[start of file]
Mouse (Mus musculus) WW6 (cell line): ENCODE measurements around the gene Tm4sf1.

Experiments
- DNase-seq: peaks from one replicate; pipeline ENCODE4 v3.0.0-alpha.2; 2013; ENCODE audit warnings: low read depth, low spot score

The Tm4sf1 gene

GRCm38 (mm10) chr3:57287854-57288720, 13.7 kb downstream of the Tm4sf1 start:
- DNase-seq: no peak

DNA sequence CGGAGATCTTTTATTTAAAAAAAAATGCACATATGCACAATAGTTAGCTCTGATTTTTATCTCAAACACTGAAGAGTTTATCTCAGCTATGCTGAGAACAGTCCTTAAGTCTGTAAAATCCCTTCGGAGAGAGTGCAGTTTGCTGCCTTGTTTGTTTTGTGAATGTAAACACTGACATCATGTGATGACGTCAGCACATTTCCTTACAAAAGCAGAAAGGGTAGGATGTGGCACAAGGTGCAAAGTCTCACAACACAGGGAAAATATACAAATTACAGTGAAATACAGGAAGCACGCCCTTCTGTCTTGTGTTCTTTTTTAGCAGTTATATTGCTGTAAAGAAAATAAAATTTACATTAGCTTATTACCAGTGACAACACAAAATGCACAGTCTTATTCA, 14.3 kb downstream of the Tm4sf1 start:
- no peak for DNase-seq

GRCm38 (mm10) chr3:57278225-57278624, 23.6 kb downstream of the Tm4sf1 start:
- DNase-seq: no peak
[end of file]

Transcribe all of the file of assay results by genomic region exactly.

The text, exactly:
Mouse (Mus musculus) WW6 (cell line): ENCODE measurements around the gene Tm4sf1.

Experiments
- DNase-seq: peaks from one replicate; pipeline ENCODE4 v3.0.0-alpha.2; 2013; ENCODE audit warnings: low read depth, low spot score

The Tm4sf1 gene

GRCm38 (mm10) chr3:57287854-57288720, 13.7 kb downstream of the Tm4sf1 start:
- DNase-seq: no peak

DNA sequence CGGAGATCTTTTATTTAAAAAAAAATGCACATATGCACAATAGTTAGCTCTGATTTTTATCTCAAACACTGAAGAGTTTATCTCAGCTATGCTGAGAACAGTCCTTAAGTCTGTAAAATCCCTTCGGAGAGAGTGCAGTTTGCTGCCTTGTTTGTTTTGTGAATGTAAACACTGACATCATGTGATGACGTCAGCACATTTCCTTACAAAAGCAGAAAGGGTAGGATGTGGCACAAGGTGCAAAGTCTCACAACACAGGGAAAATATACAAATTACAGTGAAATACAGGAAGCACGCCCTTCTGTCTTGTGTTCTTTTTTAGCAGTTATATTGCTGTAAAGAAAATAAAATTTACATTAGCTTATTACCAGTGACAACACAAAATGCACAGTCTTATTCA, 14.3 kb downstream of the Tm4sf1 start:
- no peak for DNase-seq

GRCm38 (mm10) chr3:57278225-57278624, 23.6 kb downstream of the Tm4sf1 start:
- DNase-seq: no peak